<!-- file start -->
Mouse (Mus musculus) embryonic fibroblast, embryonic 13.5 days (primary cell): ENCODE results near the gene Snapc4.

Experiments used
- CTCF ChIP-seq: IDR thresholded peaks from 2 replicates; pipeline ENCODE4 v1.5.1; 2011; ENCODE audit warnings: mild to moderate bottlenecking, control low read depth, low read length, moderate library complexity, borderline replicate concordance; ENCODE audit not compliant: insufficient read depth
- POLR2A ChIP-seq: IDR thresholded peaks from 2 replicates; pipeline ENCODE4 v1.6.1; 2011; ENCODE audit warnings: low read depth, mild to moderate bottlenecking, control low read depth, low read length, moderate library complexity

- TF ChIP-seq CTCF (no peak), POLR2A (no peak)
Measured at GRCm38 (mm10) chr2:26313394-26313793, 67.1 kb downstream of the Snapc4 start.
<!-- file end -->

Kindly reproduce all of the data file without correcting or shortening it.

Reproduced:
Mouse (Mus musculus) embryonic fibroblast, embryonic 13.5 days (primary cell): ENCODE results near the gene Snapc4.

Experiments used
- CTCF ChIP-seq: IDR thresholded peaks from 2 replicates; pipeline ENCODE4 v1.5.1; 2011; ENCODE audit warnings: mild to moderate bottlenecking, control low read depth, low read length, moderate library complexity, borderline replicate concordance; ENCODE audit not compliant: insufficient read depth
- POLR2A ChIP-seq: IDR thresholded peaks from 2 replicates; pipeline ENCODE4 v1.6.1; 2011; ENCODE audit warnings: low read depth, mild to moderate bottlenecking, control low read depth, low read length, moderate library complexity

- TF ChIP-seq CTCF (no peak), POLR2A (no peak)
Measured at GRCm38 (mm10) chr2:26313394-26313793, 67.1 kb downstream of the Snapc4 start.